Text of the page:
Found 3 days, 14 hours ago on PhilSci Archive
  16. 404442.069302
    It is widely recognized that the process used to make observations often has a significant effect on how hypotheses should be evaluated in light of those observations. Arthur Stanley Eddington (1939, Ch. II) provides a classic example. You’re at a lake and are interested in the size of the fish it contains. You know, from testimony, that at least some of the fish in the lake are big (i.e., at least 10 inches long), but beyond that you’re in the dark. You devise a plan of attack: get a net and use it to draw a sample of fish from the lake. You carry out your plan and observe: O : 100% of the fish in the net are big.
    Found 4 days, 16 hours ago on Philosopher's Imprint
  17. 404510.069321
    Certain metaphysical views are thought to have implications for the kinds of feelings that are appropriate to have. For instance, many philosophers maintain that we lack free will and that, as a result, reactive attitudes like resentment are inappropriate. Resentment would only be appropriate if people had genuine libertarian free will; since people lack such free will, we should not resent people even when they do us wrong (e.g., Pereboom 2001, Sommers 2007). Buddhist metaphysics also has implications for the kinds of reactive attitudes that are appropriate to have. Insofar as Buddhism denies the existence of a self, emotions that depend on a representation of self are based on a fundamental mistake.
    Found 4 days, 16 hours ago on Philosopher's Imprint
  18. 437899.069351
    We approach the problem of the extended mind from a radically non-dualist perspective. The separation between mind and matter is an artefact of the outdated mechanistic worldview, which leaves no room for mental phenomena such as agency, intentionality, or experience. We propose to replace it by an action ontology, which conceives mind and matter as aspects of the same network of processes. By adopting the intentional stance, we interpret the catalysts of elementary reactions as agents exhibiting desires, intentions, and sensations. Autopoietic networks of reactions constitute more complex super-agents, which moreover exhibit memory, deliberation and sense-making. In the specific case of social networks, individual agents coordinate their actions via the propagation of challenges. The distributed cognition that emerges from this interaction cannot be situated in any individual brain. This non-dualist, holistic view extends and operationalizes process metaphysics and Eastern philosophies. It is supported by both mindfulness experiences and mathematical models of action, self-organization, and cognition.
    Found 5 days, 1 hour ago on PhilPapers
  19. 492189.069366
    « A rare classified ad Paul Bernays Lectures Last week, I had the honor of giving the annual Paul Bernays Lectures at ETH Zürich. My opening line: “as I look at the list of previous Bernays Lecturers—many of them Nobel physics laureates, Fields Medalists, etc.—I think to myself, how badly did you have to screw up this year in order to end up with me?” Paul Bernays was the primary assistant to David Hilbert, before Bernays (being Jewish by birth) was forced out of Göttingen by the Nazis in 1933. …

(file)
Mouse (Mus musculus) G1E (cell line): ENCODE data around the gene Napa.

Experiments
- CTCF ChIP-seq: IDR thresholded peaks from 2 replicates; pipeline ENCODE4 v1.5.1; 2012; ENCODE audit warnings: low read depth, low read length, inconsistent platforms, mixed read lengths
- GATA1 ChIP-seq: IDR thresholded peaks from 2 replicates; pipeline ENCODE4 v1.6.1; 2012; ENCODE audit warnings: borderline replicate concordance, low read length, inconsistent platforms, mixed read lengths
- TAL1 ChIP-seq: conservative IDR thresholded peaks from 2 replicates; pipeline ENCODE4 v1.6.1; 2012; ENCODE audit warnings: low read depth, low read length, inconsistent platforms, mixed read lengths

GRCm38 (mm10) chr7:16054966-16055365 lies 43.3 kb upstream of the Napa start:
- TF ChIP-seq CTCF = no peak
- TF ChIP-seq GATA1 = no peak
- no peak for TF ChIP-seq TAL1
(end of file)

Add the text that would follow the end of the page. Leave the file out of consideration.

Found 5 days, 16 hours ago on Scott Aaronson's blog
  20. 496464.06938
    This week, I’m blogging about my new book, The Epistemic Role of Consciousness (Oxford University Press, September 2019). Thanks to John Schwenkler for hosting me. Today, I’ll start by situating the project of the book within a broader landscape in the philosophy of mind.What is the role of phenomenal consciousness in our mental lives? …
    Found 5 days, 17 hours ago on The Brains Blog
  21. 712891.069394
    Wang Yangming (1472–1529) was a Chinese statesman, general, and Neo–Confucian philosopher. He was one of the leading critics of the orthodox Neo–Confucianism of Zhu Xi (1130–1200). Wang is perhaps best known for his doctrine of the “unity of knowing and acting,” which can be interpreted as a denial of the possibility of weakness of will.
    Found 1 week, 1 day ago on Stanford Encyclopedia of Philosophy
  22. 712919.069408
    Mencius (fourth century BCE) was a Confucian philosopher. Often referred to as the “Second Sage” of Confucianism (meaning second in importance only to Confucius himself), Mencius is best known for his claim that “human nature is good.” He has attracted interest in recent Western philosophy because his views on the virtues, ethical cultivation, and human nature have intriguing similarities with but also provocative differences from familiar Humean and Aristotelian formulations.
    Found 1 week, 1 day ago on Stanford Encyclopedia of Philosophy
  23. 818572.069436
    A venerable view holds that a border between perception and cognition is built into our cognitive architecture, and that this imposes limits on the way information can flow between them. While the deliverances of perception are freely available for use in reasoning and inference, there are strict constraints on information flow in the opposite direction. Despite its plausibility, this approach to the perception-cognition border has faced criticism in recent years. This paper develops an updated version of the architectural approach, which I call the dimension restriction hypothesis (DRH).
    Found 1 week, 2 days ago on E. J. Green's site
  24. 848367.069459
    Too much of the contemporary ontological imagination is guided by the idea that the fundamental physical stuff in the world is discrete particles. Yet this is clearly dubious, since quantum mechanics (on non-Bohmian interpretations) suggests that the world is full of superpositions of states with different numbers of particles, while if discrete particles really exist, there had better be a well-defined number of them. …
    Found 1 week, 2 days ago on Alexander Pruss's Blog
  25. 887678.069486